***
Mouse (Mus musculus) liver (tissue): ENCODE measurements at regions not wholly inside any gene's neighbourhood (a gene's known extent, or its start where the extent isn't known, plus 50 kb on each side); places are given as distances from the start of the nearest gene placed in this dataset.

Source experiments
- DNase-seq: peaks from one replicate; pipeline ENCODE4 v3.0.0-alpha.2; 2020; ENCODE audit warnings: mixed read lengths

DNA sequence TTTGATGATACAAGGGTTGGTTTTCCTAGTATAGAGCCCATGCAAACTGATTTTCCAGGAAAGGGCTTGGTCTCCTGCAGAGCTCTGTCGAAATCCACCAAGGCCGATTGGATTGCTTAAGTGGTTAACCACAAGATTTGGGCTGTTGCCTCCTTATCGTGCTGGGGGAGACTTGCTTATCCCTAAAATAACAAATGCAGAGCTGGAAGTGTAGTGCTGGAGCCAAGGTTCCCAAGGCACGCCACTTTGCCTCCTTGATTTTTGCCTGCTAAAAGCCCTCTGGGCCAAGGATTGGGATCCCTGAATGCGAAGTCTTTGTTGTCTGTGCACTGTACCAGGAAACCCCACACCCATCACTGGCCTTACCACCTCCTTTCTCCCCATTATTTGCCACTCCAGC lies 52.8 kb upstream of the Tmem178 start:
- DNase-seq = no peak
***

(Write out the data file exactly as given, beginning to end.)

Mouse (Mus musculus) liver (tissue): ENCODE measurements at regions not wholly inside any gene's neighbourhood (a gene's known extent, or its start where the extent isn't known, plus 50 kb on each side); places are given as distances from the start of the nearest gene placed in this dataset.

Source experiments
- DNase-seq: peaks from one replicate; pipeline ENCODE4 v3.0.0-alpha.2; 2020; ENCODE audit warnings: mixed read lengths

DNA sequence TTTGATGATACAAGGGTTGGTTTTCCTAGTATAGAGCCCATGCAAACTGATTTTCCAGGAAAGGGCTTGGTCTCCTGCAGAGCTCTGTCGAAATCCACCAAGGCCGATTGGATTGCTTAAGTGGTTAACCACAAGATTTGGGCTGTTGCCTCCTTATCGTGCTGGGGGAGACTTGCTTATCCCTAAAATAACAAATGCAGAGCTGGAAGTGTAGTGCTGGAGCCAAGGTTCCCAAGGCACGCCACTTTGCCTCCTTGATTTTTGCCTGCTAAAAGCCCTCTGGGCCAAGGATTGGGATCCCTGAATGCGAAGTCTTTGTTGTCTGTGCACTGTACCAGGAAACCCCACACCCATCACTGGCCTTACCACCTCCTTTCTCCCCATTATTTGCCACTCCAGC lies 52.8 kb upstream of the Tmem178 start:
- DNase-seq = no peak